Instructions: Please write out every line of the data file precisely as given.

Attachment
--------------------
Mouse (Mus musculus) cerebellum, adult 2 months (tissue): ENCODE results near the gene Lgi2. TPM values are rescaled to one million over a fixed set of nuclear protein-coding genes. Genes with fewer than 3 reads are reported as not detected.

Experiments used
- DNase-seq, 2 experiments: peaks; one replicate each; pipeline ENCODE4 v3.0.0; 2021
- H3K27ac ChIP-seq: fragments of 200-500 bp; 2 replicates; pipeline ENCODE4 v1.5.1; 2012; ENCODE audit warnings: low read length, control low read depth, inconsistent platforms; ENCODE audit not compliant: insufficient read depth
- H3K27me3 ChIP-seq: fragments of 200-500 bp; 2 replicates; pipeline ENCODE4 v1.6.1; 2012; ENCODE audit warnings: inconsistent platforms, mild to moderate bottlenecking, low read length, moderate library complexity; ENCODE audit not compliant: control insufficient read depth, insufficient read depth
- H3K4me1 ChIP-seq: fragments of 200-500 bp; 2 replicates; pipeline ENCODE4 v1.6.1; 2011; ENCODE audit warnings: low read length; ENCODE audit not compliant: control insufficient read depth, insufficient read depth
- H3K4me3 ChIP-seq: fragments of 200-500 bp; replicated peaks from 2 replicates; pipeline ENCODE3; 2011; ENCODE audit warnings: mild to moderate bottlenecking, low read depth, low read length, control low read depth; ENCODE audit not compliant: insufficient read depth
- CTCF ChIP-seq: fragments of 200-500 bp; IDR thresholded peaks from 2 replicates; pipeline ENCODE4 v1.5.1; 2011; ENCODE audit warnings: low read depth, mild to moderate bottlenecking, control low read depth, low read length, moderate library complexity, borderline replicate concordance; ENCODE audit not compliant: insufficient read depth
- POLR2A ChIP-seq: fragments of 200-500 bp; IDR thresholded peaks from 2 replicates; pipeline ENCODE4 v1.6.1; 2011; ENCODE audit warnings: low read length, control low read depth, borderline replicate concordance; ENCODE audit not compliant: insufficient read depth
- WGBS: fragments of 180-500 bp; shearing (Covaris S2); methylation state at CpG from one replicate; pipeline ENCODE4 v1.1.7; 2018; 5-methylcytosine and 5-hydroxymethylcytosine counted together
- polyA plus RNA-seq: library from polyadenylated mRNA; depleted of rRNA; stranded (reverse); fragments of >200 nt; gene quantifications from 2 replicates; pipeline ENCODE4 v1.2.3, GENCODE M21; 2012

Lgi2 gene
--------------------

Mouse (Mus musculus) cerebellum, adult 2 months (tissue): ENCODE results near the gene Lgi2. TPM values are rescaled to one million over a fixed set of nuclear protein-coding genes. Genes with fewer than 3 reads are reported as not detected.

Experiments used
- DNase-seq, 2 experiments: peaks; one replicate each; pipeline ENCODE4 v3.0.0; 2021
- H3K27ac ChIP-seq: fragments of 200-500 bp; 2 replicates; pipeline ENCODE4 v1.5.1; 2012; ENCODE audit warnings: low read length, control low read depth, inconsistent platforms; ENCODE audit not compliant: insufficient read depth
- H3K27me3 ChIP-seq: fragments of 200-500 bp; 2 replicates; pipeline ENCODE4 v1.6.1; 2012; ENCODE audit warnings: inconsistent platforms, mild to moderate bottlenecking, low read length, moderate library complexity; ENCODE audit not compliant: control insufficient read depth, insufficient read depth
- H3K4me1 ChIP-seq: fragments of 200-500 bp; 2 replicates; pipeline ENCODE4 v1.6.1; 2011; ENCODE audit warnings: low read length; ENCODE audit not compliant: control insufficient read depth, insufficient read depth
- H3K4me3 ChIP-seq: fragments of 200-500 bp; replicated peaks from 2 replicates; pipeline ENCODE3; 2011; ENCODE audit warnings: mild to moderate bottlenecking, low read depth, low read length, control low read depth; ENCODE audit not compliant: insufficient read depth
- CTCF ChIP-seq: fragments of 200-500 bp; IDR thresholded peaks from 2 replicates; pipeline ENCODE4 v1.5.1; 2011; ENCODE audit warnings: low read depth, mild to moderate bottlenecking, control low read depth, low read length, moderate library complexity, borderline replicate concordance; ENCODE audit not compliant: insufficient read depth
- POLR2A ChIP-seq: fragments of 200-500 bp; IDR thresholded peaks from 2 replicates; pipeline ENCODE4 v1.6.1; 2011; ENCODE audit warnings: low read length, control low read depth, borderline replicate concordance; ENCODE audit not compliant: insufficient read depth
- WGBS: fragments of 180-500 bp; shearing (Covaris S2); methylation state at CpG from one replicate; pipeline ENCODE4 v1.1.7; 2018; 5-methylcytosine and 5-hydroxymethylcytosine counted together
- polyA plus RNA-seq: library from polyadenylated mRNA; depleted of rRNA; stranded (reverse); fragments of >200 nt; gene quantifications from 2 replicates; pipeline ENCODE4 v1.2.3, GENCODE M21; 2012

Lgi2 gene